Forget about picking stocks. Mining data will matter more.
Asset managers are being squeezed as increased regulation drives up costs and investors shift more money into lower-cost investment products.
The solution? The greater use of technology and data-mining to defend margins, reduce expenses and win more client business. For anyone contemplating their career in fund management, the message is clear.Re: the bolded bit, yesterday's "Now the Important Stuff: How to Name Your Hedge Fund" touched on not being able to retain investors with performance:
The annual industry study published by Oliver Wyman and Morgan Stanley this month makes for bleak reading. While assets under management rose last year, that growth was flattered by rising asset valuations. As a whole, the industry has seen outflows in the past three years, with smaller players suffering more than their larger peers.
One way big asset managers have been able to avoid some of the outflows inflicted on their smaller peers is by being more nimble in expanding their offerings of alternative investment products -- things such as private equity, for example.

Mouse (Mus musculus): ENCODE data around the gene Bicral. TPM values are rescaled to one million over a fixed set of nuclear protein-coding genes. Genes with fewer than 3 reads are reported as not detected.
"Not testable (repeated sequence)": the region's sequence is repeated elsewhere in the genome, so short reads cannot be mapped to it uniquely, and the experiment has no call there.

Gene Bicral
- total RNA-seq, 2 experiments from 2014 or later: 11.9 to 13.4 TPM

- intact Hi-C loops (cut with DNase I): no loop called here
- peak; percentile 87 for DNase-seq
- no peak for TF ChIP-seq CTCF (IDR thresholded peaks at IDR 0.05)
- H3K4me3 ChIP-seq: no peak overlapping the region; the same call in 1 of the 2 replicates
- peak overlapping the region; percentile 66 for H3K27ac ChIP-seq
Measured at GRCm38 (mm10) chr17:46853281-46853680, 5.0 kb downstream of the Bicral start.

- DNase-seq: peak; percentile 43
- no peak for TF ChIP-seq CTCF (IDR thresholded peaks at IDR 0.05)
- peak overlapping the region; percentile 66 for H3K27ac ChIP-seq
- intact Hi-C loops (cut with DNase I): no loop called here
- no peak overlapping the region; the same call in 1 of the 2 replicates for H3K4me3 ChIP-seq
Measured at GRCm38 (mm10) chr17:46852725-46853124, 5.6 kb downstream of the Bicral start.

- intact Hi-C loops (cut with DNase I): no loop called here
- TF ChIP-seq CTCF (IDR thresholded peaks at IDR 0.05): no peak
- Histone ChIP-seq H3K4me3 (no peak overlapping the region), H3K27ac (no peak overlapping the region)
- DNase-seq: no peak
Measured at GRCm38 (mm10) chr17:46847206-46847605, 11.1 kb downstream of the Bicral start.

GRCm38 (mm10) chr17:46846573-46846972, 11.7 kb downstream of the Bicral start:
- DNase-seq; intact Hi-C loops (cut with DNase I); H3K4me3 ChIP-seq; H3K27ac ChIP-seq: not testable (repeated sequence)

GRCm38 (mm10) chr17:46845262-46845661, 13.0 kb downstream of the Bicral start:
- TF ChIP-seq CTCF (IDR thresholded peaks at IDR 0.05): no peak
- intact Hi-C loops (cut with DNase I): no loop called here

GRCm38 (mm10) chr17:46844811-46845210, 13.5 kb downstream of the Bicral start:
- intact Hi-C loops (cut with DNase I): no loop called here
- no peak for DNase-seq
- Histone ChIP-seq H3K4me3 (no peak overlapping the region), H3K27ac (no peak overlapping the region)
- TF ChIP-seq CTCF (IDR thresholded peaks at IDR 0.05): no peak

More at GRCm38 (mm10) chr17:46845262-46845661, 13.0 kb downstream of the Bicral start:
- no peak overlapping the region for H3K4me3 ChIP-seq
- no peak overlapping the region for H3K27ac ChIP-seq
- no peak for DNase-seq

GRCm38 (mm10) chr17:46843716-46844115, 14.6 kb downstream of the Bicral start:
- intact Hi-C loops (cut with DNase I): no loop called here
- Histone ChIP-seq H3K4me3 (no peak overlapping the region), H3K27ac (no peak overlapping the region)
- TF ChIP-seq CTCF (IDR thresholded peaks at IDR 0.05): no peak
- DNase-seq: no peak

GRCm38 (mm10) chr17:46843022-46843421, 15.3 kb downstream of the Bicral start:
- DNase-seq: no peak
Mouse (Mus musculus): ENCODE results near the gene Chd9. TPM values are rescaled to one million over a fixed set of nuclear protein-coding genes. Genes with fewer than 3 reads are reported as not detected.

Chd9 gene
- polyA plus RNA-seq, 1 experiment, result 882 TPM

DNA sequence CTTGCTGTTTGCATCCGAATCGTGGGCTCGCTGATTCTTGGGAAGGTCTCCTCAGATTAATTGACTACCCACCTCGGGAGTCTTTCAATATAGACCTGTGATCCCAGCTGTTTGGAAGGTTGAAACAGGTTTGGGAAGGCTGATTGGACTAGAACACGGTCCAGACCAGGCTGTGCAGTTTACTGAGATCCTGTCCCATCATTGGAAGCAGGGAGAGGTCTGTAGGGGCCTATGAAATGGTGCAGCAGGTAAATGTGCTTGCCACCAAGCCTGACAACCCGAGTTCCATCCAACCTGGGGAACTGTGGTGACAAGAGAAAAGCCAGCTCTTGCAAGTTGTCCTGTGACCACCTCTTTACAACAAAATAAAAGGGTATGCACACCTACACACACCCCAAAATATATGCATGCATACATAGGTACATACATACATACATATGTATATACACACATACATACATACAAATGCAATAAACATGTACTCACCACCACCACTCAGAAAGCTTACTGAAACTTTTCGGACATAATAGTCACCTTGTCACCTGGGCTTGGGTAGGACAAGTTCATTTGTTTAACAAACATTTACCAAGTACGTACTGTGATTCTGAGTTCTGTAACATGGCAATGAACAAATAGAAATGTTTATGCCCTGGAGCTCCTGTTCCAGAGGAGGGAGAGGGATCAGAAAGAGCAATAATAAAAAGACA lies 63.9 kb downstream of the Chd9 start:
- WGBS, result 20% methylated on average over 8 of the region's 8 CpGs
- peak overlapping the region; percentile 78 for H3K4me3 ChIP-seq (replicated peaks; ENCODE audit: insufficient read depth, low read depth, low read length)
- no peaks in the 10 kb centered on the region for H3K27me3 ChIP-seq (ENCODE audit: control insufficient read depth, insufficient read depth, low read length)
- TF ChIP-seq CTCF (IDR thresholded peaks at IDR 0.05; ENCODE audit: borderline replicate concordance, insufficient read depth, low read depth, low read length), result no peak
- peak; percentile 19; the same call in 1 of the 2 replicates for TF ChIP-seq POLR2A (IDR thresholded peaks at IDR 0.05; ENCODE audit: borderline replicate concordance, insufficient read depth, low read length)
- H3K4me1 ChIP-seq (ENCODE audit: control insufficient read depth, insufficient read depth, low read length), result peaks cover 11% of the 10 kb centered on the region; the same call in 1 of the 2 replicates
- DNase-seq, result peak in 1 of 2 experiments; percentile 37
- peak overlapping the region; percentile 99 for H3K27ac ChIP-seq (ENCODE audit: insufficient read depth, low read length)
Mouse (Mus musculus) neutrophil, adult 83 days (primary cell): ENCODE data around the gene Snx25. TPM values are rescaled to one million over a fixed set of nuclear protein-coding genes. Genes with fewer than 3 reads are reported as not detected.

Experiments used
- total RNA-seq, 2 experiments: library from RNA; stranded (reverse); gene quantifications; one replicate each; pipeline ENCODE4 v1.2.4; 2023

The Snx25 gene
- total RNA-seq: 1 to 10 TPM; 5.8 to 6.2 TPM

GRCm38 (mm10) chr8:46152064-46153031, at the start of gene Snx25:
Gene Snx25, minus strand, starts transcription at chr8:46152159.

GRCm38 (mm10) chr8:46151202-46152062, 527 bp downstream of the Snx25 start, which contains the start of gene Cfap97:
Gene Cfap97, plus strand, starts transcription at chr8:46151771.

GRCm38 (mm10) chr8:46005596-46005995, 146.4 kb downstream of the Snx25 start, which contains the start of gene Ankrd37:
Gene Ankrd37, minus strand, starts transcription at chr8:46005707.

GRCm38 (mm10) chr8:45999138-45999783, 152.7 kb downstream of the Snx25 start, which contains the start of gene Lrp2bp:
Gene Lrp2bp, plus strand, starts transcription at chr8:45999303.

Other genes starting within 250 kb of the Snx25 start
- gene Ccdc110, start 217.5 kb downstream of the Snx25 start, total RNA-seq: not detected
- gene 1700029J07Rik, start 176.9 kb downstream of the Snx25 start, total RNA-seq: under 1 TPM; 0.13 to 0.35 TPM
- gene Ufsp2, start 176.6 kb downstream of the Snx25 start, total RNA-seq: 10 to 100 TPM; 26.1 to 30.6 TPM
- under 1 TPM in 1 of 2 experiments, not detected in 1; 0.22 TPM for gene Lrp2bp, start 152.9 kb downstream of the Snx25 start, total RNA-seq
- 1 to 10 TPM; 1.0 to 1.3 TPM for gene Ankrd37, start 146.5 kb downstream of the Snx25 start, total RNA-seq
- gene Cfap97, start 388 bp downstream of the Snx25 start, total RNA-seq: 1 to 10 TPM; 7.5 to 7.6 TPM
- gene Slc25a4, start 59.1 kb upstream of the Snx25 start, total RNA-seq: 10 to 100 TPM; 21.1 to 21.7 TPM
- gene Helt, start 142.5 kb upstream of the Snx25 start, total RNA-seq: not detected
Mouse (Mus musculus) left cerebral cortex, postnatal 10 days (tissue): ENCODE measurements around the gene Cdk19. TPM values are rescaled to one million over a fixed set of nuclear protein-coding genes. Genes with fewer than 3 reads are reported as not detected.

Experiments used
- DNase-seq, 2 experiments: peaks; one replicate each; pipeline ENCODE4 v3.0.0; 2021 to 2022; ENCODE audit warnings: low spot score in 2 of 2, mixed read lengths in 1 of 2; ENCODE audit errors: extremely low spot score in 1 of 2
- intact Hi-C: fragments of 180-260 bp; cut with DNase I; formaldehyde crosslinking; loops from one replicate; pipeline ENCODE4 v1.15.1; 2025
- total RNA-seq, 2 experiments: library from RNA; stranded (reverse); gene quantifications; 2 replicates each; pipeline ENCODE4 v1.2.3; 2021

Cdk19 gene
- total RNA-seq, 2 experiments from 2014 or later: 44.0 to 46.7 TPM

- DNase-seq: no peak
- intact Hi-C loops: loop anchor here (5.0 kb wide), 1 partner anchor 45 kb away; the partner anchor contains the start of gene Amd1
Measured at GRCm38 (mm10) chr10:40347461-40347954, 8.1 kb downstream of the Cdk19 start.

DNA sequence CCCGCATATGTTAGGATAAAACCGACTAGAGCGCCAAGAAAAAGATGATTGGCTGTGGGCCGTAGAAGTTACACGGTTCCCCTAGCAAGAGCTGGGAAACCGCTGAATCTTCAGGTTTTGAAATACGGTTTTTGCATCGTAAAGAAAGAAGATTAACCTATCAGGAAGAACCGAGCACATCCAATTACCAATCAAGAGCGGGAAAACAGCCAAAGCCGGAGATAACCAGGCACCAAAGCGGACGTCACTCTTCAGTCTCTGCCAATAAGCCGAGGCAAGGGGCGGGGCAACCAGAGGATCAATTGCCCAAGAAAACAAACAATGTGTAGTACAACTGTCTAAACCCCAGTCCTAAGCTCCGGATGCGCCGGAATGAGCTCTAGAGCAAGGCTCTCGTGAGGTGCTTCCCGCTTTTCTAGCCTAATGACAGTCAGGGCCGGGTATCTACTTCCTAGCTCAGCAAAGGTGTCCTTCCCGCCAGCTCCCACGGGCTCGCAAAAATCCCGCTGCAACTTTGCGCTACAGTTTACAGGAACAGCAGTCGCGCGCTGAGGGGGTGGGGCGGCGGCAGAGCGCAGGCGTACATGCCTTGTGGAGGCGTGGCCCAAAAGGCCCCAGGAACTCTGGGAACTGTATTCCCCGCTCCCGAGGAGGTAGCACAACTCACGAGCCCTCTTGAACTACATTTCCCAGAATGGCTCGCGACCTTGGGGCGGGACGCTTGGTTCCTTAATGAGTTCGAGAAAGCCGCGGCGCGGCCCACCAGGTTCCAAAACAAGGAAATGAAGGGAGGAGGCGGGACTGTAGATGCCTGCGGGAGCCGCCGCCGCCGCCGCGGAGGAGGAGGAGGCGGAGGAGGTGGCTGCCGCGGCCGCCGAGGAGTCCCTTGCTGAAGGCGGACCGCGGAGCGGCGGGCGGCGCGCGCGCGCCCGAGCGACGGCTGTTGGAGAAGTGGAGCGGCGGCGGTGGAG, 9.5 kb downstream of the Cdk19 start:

While alternatives still only account for about a tenth of assets, they contribute about 30 percent of revenue, and Oliver Wyman sees that growing to about 40 percent by 2025. That trend will continue to benefit the bigger players able to offer a wider range of investment strategies.
What's more worrying for the industry as a whole is that the growth in assets under management isn't translating into an equal increase in revenue. Costs, meantime, are rising at almost the same speed as income. Looking ahead, the picture isn't much better.
In the report's most bearish case, accelerating inflation leads to central banks tightening policy, driving down asset prices and putting active managers under even more cost pressure. Even under Oliver Wyman's bull case, with asset prices benefiting from growing economies, passive strategies will underperform and fees will be under pressure....MORE
There are a number of hard problems in investing, for instance:
1) Finding alpha.
2) Finding clients and assets — especially if you can’t 1) consistently find alpha.
3) Finding an awesome name for your fund....